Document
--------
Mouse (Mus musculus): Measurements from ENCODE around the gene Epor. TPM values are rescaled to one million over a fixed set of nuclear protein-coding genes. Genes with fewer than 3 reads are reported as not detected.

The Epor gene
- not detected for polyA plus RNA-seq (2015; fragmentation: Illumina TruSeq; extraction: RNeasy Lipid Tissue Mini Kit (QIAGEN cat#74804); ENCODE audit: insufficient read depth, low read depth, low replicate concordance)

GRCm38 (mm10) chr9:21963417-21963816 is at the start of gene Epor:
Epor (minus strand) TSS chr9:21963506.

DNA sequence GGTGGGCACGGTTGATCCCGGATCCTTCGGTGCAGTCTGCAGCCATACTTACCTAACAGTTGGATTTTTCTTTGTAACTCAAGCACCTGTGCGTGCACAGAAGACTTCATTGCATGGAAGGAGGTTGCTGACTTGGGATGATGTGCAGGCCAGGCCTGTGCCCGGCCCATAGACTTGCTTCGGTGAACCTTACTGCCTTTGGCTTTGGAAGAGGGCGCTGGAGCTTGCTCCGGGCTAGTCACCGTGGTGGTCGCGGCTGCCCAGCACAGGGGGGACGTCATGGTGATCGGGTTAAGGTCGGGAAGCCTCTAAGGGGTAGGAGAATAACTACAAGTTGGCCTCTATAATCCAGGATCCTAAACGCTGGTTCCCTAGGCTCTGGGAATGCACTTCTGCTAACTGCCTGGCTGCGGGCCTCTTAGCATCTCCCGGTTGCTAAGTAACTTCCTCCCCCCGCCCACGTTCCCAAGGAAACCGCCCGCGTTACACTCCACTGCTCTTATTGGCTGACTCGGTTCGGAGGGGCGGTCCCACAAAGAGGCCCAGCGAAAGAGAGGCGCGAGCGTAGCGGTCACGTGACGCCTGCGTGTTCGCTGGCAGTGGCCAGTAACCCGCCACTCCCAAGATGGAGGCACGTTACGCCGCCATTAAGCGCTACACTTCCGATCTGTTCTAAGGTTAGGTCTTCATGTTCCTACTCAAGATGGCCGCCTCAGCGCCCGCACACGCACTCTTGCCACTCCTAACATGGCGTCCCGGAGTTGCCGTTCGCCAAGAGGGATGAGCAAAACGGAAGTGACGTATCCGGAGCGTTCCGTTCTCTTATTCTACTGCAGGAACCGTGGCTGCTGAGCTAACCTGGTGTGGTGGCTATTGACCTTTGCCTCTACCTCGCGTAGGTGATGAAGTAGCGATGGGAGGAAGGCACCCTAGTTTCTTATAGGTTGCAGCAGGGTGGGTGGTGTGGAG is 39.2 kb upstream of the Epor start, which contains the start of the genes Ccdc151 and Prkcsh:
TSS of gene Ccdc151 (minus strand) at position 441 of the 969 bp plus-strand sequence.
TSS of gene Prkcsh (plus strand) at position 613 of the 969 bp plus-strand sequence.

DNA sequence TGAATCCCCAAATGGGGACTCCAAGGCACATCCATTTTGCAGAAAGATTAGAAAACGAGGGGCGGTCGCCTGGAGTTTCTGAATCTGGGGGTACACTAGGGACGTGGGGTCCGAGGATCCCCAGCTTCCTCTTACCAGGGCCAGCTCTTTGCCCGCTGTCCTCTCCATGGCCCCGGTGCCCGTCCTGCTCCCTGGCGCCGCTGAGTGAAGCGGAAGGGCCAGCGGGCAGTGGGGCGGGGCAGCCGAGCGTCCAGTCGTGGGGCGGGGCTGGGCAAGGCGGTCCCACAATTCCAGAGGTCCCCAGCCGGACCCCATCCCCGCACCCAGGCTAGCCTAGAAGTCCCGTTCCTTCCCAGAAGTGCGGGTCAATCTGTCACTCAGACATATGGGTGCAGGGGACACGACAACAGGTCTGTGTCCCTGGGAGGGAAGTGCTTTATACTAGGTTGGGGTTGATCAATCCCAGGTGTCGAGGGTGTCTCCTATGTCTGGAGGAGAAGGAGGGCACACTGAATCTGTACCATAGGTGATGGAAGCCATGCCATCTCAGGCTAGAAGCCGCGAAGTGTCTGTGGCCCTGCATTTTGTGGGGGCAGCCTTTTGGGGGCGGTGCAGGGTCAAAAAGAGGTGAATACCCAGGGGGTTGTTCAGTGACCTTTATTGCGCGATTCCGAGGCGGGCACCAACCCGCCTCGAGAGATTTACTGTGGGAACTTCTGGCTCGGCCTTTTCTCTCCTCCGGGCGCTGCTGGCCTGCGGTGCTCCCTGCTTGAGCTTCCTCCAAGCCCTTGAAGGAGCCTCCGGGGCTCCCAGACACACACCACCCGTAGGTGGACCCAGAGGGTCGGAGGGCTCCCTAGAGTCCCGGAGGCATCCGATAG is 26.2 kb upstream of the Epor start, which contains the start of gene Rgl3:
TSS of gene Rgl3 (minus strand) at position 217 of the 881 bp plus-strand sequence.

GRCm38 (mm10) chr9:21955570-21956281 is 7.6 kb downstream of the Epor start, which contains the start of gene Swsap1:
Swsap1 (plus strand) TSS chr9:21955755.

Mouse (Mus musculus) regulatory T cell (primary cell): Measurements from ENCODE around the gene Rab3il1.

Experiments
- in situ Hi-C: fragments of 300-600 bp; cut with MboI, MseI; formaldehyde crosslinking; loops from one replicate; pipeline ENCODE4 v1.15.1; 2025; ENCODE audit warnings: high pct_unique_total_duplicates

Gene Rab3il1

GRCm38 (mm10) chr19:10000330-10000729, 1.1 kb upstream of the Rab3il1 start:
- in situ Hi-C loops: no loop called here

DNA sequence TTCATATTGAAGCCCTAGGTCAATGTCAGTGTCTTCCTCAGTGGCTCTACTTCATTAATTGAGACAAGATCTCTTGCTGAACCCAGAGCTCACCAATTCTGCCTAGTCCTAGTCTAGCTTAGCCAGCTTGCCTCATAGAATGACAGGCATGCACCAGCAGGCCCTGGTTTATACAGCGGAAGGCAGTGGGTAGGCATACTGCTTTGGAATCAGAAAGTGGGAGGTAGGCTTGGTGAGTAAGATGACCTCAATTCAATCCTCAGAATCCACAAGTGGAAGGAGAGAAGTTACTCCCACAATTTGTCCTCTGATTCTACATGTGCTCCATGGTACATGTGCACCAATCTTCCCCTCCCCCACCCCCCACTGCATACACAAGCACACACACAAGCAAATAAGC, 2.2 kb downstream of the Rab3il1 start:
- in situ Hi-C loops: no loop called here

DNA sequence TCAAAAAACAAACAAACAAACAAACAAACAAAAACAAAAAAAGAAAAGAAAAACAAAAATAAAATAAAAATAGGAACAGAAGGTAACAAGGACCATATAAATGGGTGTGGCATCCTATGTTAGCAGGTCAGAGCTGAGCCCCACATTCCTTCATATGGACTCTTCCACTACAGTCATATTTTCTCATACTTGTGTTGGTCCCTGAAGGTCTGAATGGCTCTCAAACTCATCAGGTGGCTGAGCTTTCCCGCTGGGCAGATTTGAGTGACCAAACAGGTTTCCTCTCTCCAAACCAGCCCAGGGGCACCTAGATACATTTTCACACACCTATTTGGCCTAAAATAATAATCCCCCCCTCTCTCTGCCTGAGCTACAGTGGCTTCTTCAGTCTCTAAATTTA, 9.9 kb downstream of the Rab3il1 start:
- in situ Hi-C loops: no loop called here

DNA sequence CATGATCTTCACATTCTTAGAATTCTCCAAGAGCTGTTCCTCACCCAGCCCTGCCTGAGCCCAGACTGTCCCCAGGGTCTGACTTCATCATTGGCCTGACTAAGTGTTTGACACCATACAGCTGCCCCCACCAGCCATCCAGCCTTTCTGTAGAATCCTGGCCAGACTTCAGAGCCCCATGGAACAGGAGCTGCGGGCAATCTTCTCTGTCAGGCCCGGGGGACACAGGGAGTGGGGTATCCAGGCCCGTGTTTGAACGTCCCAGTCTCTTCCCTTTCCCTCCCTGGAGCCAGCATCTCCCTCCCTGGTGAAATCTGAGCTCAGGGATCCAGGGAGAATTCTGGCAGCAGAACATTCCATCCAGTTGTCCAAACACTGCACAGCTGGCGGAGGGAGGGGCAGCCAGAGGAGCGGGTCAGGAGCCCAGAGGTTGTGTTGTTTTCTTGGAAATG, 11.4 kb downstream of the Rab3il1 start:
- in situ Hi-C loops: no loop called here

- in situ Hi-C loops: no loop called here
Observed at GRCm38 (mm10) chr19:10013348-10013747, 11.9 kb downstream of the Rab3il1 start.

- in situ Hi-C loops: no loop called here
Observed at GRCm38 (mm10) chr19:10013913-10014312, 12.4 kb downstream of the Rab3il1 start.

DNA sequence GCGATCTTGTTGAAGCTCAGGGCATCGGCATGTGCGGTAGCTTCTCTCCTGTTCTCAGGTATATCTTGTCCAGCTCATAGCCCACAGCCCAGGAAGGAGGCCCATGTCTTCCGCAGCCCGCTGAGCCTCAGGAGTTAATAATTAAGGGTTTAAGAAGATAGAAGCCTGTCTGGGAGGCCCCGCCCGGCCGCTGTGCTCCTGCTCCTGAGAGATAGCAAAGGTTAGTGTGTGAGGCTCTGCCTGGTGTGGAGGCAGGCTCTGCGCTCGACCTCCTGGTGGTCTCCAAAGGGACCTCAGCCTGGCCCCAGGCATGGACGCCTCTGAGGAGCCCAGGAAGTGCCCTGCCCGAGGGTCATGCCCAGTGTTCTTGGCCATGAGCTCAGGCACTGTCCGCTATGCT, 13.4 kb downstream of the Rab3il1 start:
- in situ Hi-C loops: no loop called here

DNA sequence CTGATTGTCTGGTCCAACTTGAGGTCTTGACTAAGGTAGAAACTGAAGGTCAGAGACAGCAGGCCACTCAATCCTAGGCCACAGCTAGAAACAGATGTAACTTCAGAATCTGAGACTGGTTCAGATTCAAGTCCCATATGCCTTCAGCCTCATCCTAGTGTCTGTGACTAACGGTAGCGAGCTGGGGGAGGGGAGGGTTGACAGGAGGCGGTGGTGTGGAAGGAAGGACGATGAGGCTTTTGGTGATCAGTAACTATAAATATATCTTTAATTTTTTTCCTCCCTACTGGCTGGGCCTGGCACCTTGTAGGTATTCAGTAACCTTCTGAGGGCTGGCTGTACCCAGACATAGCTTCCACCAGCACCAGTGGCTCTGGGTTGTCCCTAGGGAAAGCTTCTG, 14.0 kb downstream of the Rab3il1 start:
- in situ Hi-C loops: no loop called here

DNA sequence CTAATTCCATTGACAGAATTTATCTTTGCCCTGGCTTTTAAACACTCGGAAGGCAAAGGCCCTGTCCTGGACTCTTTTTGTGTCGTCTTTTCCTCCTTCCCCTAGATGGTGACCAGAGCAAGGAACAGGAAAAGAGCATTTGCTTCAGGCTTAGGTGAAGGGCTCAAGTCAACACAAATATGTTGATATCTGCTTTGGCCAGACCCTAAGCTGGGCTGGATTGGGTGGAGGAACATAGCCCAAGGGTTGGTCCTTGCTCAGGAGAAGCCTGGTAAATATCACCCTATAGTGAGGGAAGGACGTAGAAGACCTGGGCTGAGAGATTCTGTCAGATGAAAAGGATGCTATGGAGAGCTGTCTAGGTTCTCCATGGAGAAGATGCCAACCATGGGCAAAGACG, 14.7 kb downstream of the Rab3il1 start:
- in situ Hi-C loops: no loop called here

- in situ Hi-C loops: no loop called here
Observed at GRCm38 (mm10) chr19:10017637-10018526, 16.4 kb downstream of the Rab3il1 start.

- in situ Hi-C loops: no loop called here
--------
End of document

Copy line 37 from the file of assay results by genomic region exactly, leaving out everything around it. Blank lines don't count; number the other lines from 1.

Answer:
- in situ Hi-C loops: no loop called here